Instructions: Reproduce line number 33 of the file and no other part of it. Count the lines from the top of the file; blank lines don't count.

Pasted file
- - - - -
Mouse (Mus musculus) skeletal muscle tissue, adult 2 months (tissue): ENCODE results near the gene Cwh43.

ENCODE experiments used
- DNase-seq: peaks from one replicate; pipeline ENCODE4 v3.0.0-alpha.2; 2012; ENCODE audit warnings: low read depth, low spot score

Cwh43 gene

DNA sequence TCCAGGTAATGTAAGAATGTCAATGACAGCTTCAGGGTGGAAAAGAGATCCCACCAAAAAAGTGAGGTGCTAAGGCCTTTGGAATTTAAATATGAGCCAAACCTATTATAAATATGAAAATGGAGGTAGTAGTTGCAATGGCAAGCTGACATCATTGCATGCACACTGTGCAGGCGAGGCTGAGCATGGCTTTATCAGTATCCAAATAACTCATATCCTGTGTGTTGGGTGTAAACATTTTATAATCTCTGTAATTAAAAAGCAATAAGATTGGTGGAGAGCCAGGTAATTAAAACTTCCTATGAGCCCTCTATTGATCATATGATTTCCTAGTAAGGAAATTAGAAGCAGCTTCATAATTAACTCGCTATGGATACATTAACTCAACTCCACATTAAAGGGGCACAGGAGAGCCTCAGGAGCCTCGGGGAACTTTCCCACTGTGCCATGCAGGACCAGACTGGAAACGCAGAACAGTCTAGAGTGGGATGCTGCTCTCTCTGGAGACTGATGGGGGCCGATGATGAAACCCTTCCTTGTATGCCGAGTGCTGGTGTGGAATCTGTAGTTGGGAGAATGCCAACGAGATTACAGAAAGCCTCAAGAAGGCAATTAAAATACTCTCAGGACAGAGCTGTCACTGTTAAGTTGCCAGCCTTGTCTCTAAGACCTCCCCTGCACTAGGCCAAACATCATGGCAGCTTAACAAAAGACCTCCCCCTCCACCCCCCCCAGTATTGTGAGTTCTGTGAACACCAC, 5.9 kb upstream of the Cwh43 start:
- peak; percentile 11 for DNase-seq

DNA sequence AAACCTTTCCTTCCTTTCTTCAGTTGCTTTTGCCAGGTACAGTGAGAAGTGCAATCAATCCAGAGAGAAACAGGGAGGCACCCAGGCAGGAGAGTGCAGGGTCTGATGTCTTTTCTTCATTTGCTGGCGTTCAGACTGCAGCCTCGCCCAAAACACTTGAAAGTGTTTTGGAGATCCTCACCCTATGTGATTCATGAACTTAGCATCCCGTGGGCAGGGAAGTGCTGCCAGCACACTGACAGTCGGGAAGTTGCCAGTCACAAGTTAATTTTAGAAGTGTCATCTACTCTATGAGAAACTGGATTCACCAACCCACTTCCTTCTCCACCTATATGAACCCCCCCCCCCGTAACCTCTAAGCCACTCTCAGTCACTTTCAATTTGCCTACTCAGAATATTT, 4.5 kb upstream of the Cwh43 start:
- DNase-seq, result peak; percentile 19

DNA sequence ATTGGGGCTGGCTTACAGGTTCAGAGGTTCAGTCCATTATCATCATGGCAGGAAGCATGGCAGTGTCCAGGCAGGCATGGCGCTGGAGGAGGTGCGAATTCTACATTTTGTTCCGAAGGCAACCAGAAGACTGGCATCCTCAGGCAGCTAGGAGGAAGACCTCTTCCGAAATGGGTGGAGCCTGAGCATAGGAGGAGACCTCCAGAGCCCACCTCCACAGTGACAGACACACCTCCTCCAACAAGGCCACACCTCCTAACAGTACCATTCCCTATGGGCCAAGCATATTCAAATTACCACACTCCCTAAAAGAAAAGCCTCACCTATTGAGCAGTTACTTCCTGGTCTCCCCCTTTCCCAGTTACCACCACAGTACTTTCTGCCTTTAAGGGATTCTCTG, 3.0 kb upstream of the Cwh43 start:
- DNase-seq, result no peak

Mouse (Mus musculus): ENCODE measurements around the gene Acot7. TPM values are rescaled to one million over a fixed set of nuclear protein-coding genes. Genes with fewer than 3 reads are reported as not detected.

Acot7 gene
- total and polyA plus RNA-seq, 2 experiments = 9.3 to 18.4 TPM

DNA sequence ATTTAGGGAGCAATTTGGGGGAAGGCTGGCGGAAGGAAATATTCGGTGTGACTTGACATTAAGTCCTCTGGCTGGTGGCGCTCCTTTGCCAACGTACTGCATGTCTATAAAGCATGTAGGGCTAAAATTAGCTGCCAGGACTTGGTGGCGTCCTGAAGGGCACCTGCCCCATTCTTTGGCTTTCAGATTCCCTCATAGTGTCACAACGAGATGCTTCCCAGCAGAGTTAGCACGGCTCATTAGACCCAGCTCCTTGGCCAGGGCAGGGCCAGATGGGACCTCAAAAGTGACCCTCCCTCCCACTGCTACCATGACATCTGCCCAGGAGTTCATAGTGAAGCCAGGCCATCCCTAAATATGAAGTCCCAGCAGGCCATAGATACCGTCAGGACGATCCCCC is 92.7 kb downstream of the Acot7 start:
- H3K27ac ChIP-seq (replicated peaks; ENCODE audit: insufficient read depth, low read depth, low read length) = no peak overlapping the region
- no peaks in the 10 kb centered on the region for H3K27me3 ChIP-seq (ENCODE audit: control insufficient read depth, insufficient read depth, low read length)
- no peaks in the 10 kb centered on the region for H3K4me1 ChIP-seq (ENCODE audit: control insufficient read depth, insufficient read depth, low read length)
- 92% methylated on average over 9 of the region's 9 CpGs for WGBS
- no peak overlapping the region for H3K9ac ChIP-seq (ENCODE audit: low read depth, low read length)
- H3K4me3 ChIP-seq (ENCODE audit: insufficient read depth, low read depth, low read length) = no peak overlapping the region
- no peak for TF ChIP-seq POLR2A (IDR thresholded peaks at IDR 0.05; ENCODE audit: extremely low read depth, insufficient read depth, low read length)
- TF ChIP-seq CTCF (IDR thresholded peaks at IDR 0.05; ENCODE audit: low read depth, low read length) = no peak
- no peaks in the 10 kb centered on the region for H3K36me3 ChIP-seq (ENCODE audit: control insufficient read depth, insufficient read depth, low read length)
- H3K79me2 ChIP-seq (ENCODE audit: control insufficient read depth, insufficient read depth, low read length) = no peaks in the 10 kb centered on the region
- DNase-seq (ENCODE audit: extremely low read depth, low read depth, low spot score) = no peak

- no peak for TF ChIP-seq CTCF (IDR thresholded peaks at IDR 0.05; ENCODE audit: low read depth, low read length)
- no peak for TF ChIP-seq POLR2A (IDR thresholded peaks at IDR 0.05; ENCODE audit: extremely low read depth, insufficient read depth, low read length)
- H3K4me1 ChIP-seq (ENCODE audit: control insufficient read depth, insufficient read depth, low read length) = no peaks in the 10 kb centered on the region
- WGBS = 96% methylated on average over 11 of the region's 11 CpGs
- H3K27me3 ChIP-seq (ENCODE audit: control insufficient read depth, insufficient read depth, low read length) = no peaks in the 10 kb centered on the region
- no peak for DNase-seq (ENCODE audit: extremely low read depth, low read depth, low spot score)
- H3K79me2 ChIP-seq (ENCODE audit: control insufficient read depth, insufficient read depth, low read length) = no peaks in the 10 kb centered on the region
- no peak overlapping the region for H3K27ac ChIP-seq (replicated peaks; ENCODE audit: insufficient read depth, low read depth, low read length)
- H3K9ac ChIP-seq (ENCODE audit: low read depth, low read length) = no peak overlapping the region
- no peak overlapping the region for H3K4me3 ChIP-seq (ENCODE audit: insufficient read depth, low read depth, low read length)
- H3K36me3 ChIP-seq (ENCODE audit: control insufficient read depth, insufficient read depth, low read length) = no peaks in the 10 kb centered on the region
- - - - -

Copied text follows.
- no peak overlapping the region for H3K27ac ChIP-seq (replicated peaks; ENCODE audit: insufficient read depth, low read depth, low read length)